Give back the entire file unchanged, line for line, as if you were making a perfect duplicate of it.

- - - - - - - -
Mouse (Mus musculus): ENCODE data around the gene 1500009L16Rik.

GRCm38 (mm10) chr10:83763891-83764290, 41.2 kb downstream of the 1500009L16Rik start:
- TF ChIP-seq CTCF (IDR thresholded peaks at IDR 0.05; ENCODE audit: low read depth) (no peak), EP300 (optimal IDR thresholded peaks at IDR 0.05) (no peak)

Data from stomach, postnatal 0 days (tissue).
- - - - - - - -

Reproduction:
Mouse (Mus musculus): ENCODE data around the gene 1500009L16Rik.

GRCm38 (mm10) chr10:83763891-83764290, 41.2 kb downstream of the 1500009L16Rik start:
- TF ChIP-seq CTCF (IDR thresholded peaks at IDR 0.05; ENCODE audit: low read depth) (no peak), EP300 (optimal IDR thresholded peaks at IDR 0.05) (no peak)

Data from stomach, postnatal 0 days (tissue).